Executive control and learning pattern on the CVLT

Brian Lebowitz, Pegah Touradji, Lynn Jonen, Heather Belanger, Glenn Curtiss, Rodney Vanderploeg

Research output: Contribution to journalArticlepeer-review


We evaluated a 23 year-old man after recovery from encephalitis. In contrast to the expected pattern of increasingly better acquisition across the 5 learning trials of the California Verbal Learning Test (CVLT-2), he produced a "J-shaped" curve (Trials 1-5: 8,6,6,9,11). Because he also demonstrated excessive levels of proactive interference as well as poor divided attention, we hypothesized that his atypical learning pattern was due to a build-up of proactive interference secondary to executive dyscontrol. Using a large sample of 4462 healthy adult men, we identified four groups exhibiting various learning patterns. We found that a learning pattern similar to this patient (i.e., a drop after trial 1 followed by recovery) was rare (1.1% of the sample). Individuals with this learning pattern demonstrated increased perseverative responses, as well as greater difficulty maintaining cognitive set on the Wisconsin Card Sorting Test, decreased attentional control on the Paced Auditory Serial Addition Test, and greater levels of proactive interference on the CVLT. Taken together, the results of the study suggest that an early drop, followed by a recovery in learning trial performance, is associated with executive dyscontrol.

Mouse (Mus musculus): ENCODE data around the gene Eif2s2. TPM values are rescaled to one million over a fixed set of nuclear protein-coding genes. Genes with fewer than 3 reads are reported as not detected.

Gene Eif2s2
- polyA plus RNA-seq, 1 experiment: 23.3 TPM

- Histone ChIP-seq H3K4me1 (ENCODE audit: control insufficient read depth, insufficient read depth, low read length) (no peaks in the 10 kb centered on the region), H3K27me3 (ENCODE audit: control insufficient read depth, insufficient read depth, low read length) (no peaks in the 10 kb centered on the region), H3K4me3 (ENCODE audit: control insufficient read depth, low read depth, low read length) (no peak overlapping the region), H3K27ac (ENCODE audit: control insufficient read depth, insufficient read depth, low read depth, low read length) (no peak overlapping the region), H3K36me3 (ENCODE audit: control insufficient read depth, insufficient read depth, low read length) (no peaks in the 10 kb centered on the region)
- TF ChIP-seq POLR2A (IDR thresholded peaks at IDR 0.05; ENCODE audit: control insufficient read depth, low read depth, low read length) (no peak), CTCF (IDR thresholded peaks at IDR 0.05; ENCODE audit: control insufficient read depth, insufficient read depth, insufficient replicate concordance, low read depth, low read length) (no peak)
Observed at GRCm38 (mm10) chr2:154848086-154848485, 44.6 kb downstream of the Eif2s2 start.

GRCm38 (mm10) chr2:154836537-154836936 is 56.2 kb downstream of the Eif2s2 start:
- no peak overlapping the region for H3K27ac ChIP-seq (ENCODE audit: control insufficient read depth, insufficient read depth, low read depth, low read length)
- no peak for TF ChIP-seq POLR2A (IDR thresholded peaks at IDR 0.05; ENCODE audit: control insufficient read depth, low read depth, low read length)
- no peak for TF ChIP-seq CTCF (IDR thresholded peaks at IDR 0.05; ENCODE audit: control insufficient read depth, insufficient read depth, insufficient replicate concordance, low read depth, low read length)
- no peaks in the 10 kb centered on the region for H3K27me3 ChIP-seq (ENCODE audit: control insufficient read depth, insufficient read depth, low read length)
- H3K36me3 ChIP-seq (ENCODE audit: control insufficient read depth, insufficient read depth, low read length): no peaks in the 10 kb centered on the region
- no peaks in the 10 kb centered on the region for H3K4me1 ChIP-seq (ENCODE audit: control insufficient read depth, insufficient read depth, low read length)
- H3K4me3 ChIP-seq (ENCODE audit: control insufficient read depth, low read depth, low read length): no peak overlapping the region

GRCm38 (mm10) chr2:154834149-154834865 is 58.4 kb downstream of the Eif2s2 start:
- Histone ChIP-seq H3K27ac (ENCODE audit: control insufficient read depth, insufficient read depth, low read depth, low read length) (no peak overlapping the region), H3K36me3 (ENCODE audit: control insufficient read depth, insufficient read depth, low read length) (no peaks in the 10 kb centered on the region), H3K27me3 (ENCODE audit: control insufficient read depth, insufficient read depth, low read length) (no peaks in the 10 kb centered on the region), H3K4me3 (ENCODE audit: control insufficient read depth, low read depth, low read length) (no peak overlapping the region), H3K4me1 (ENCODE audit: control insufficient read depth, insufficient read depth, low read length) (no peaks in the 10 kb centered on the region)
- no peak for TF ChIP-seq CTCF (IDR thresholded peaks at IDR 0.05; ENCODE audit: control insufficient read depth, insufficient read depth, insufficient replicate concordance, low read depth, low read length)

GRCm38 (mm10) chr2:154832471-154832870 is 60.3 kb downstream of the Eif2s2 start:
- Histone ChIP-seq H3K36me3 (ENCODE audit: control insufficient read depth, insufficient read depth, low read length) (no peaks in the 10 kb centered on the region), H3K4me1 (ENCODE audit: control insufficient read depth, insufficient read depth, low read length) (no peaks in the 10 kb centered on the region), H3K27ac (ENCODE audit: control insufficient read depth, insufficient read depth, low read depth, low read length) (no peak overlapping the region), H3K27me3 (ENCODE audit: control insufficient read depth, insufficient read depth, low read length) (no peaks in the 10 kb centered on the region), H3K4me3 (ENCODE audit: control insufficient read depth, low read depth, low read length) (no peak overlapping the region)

Original languageEnglish (US)
Pages (from-to)1208-1217
Number of pages10
JournalJournal of Clinical and Experimental Neuropsychology
Issue number7
StatePublished - Oct 1 2006
Externally publishedYes

ASJC Scopus subject areas

  • Clinical Psychology
  • Neurology
  • Clinical Neurology


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